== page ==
ORLANDO, Fla. — A Central Florida family therapist said she has seen a 30% increase in clients since the pandemic began.
“I started seeing an uptick in April, mid-April,” said Orlando marriage and family therapist Cherlette McCullough.
It was less than a month into the COVID-19 quarantine when McCullough first noticed requests for her couples counselling were pouring in. She said anxiety over the virus, money, jobs or child care were piling up in many relationships.
“When we’re operating from a place of fear, our nervous system is kicked into overdrive, right? It totally ignites our alert system where we fight, flight or flee,” she said. “That’s what I’m seeing a lot of our couples are doing during this time.”
And in most of those cases, McCullough found the quarantine wasn't so much to blame as it was doing a great job magnifying deep seeded issues that were already there.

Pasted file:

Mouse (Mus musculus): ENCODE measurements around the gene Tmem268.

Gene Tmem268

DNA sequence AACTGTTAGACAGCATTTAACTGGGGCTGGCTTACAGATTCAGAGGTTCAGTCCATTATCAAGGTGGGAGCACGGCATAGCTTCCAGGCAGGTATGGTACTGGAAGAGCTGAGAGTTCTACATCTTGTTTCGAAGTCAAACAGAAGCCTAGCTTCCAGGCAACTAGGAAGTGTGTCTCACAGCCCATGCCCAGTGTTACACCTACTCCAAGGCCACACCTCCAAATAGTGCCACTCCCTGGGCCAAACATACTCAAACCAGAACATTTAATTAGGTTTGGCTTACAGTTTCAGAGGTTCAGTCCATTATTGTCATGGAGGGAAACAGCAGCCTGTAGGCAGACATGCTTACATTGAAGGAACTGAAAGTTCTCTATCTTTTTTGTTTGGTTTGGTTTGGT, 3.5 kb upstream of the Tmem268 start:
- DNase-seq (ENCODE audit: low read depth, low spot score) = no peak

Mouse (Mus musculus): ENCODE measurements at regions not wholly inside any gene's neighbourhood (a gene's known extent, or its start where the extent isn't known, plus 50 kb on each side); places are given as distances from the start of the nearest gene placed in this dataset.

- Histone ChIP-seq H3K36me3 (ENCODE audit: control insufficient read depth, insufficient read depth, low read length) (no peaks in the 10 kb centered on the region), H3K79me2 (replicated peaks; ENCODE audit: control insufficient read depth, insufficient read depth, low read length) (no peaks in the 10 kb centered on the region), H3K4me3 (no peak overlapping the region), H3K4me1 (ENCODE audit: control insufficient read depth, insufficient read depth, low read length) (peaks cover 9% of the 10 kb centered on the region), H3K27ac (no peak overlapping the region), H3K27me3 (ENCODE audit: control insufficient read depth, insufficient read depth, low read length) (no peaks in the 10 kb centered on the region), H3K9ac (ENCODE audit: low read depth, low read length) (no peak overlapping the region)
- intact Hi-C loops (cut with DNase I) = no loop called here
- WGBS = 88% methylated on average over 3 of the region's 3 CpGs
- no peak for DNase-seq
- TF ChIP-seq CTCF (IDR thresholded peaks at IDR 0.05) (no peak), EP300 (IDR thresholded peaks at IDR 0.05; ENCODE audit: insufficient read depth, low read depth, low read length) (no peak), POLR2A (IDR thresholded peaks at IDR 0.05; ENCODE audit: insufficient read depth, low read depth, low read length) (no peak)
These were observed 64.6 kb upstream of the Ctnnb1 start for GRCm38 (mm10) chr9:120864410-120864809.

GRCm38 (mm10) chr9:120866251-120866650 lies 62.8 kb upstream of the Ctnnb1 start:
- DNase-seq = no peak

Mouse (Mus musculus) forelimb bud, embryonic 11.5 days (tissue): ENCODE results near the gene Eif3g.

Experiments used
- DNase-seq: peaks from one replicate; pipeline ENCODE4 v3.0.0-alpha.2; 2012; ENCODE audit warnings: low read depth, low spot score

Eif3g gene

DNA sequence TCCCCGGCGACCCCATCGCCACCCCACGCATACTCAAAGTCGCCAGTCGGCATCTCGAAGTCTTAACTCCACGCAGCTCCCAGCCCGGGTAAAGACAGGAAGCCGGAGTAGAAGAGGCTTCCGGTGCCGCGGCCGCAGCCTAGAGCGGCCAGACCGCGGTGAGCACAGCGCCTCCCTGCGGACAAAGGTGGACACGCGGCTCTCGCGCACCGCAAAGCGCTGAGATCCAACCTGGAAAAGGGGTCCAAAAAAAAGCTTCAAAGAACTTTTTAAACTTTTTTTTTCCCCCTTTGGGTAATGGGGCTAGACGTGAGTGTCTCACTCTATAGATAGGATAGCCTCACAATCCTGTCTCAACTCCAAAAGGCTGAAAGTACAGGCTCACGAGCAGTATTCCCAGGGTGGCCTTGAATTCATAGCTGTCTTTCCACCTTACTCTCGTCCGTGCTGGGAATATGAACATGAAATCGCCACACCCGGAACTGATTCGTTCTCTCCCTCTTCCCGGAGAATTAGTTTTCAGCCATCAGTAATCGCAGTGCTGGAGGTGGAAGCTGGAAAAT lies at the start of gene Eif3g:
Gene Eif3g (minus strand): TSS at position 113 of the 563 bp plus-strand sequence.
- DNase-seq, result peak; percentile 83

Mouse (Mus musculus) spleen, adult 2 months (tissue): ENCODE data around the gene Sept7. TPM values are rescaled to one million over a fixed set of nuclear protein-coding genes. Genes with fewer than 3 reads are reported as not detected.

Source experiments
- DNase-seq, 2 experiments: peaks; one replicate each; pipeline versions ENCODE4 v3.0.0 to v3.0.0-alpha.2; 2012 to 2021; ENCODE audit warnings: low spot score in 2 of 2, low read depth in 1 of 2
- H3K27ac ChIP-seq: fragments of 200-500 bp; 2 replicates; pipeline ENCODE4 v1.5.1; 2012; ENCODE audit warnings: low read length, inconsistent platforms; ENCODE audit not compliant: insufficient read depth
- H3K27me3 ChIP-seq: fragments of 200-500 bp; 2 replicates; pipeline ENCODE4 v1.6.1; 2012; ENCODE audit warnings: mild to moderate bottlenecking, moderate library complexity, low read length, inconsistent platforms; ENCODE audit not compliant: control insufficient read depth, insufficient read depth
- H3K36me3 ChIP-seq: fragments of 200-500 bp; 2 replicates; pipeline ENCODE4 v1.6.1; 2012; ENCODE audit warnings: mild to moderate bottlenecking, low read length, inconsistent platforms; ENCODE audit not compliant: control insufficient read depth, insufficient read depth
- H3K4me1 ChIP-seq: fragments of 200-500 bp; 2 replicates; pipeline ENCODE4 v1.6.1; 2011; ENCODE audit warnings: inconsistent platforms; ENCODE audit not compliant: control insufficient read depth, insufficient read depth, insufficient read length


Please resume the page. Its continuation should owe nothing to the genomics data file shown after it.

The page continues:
She said the single biggest complaint she hears from one partner about the other is communication conflict.
“The lack of being able to respect each other when conflicts arise,” McCullough said. “That is a main issue. I hear it from both sides.”
She said change begins with identifying those triggers and learning the tools to process them a new way.
“This isn’t about using the tools one time and it all goes away. This is an ongoing process,” she said.
McCullough said one of the biggest takeaways for couples during this time or any time is even if its only 5 or 10 minutes, you have to take time for yourself.
Healthy partners, she said, feed healthy relationships.
But some people may feel they can’t shake feelings of isolation coming off the quarantine. McCullough said if you feel your mental health is not in a good place, don’t minimize it. Let someone know. She said a counselor or therapist can help.
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